8. What anti-feminists don’t understand. “Then one day, women stopped telling men what they wanted to hear. They asked what they were without us – or, at least, without our definitions. Men never stopped to ask the same thing, and when they sort-of did, they returned too readily to rhetoric of supremacy and strength. Anti-feminists are so caught up in being the victim that they never consider positive identity formation to be a goal, or even a possibility.”

9. And, on a similar note, what people who call themselves “equalists” don’t understand. “As for the “equalists”, if they truly wanted to take a neutral stance on the gender roles, they could start by not always attacking feminists – while, at the same time, rushing towards the defence of the men’s rights movement.”

10. Kids who sleep later do better in school, but schools don’t seem to be interested in addressing this.

11. Mara Glatzel, a blogger I admire, on why she writes.

12. Why it matters that we now have our first out pansexual politician.

13. A really touching post about sexual assault, friendship, and recovery. TW.

14. And on a similar note, post of the week goes to my friend Cassy, who wrote this heartbreaking four-part narrative about her experiences with sexual assault, abuse, mental illness, and recovery. Huge trigger warning on this, so please watch out. But if you can, read it.

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Occasional Link Roundup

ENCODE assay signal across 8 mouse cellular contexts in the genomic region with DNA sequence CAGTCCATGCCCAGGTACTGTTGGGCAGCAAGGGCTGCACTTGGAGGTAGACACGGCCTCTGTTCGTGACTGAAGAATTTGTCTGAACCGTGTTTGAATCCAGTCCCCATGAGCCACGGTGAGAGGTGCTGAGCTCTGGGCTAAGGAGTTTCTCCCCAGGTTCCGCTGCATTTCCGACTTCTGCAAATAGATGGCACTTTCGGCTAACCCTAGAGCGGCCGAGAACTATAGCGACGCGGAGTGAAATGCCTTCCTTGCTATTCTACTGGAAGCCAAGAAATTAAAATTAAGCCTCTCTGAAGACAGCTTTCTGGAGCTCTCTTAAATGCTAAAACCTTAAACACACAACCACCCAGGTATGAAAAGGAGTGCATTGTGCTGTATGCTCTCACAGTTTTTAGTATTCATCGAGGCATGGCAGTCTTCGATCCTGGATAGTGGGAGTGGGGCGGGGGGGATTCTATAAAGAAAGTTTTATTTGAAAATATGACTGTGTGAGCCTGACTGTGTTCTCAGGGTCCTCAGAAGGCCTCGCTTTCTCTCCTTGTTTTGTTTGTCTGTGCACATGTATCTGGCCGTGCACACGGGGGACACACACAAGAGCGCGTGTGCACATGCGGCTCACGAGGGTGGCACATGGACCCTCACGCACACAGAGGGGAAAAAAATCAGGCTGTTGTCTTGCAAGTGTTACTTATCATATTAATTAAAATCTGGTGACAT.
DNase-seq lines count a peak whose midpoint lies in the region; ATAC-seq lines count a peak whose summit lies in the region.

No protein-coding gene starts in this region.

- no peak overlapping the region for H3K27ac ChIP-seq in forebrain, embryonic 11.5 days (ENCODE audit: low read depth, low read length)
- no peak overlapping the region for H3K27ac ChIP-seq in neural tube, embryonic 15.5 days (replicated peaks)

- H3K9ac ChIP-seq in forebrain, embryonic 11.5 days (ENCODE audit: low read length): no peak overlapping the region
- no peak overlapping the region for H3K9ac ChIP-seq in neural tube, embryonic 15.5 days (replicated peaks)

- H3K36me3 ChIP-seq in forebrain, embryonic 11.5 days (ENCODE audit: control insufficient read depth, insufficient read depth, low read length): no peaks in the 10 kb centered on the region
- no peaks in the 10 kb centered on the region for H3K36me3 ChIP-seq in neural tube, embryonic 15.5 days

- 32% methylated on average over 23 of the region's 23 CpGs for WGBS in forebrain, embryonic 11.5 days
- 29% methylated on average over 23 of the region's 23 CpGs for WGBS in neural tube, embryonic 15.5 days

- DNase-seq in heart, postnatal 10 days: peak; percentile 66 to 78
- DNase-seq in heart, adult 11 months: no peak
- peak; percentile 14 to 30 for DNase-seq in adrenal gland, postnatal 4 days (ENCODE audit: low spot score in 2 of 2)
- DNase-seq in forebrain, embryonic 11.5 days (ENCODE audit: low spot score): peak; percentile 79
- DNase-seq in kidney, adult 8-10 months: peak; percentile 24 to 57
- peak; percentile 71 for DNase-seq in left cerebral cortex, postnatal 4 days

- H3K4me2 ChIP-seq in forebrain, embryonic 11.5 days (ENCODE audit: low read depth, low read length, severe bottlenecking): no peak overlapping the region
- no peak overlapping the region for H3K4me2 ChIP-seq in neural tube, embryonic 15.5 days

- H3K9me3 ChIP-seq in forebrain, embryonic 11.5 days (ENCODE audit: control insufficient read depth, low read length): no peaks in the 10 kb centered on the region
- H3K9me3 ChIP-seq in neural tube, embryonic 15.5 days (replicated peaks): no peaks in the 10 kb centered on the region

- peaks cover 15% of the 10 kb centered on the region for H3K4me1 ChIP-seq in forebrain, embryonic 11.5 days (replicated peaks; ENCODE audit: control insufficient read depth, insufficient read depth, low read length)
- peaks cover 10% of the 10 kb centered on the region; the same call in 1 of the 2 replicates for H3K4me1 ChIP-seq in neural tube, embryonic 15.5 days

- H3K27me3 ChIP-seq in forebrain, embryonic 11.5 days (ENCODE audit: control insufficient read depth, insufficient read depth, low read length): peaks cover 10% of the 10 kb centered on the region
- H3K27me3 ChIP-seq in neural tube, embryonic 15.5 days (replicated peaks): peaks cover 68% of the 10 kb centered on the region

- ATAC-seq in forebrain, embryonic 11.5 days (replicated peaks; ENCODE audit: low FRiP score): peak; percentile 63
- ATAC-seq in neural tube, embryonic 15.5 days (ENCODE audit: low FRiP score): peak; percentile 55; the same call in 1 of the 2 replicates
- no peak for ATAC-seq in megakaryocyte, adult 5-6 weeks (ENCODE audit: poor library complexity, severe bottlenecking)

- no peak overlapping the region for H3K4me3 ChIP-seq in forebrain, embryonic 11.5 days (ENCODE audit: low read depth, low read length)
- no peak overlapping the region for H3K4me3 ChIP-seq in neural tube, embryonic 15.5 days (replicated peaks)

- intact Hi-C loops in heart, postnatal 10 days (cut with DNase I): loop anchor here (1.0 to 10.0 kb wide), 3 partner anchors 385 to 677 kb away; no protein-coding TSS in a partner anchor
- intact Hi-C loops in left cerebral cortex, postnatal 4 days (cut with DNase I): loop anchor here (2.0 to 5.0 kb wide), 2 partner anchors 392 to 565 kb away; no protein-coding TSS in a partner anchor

So, I think that at this point I can officially stop pretending that I do my link roundups on Sundays, or that I do them weekly. So this will now be rebranded the Occasional Link Roundup(tm) and I will do it whenever the hell I please.

Also, feel free to self-promote in the comments!

Here we go!

1. Why you should talk about going to therapy. I love this post so much. “If you broke your leg, you’d go to an orthopedist to get it put into a cast. If you needed a root canal, you’d see a dentist. So why if your brain is not doing what it’s supposed to are you chastised for seeking professional help? And for casually talking about doing so?”

2. A female Olympic weightlifter responds to men who bash her appearance and her choice of sport. “[W]e don’t lift weights in order to look hot, especially for the likes of men like that. What makes them think that we even WANT them to find us attractive? If you do, thanks very much, we’re flattered. But if you don’t, why do you really need to voice this opinion in the first place, and what makes you think we actually give a toss that you, personally, do not find us attractive?”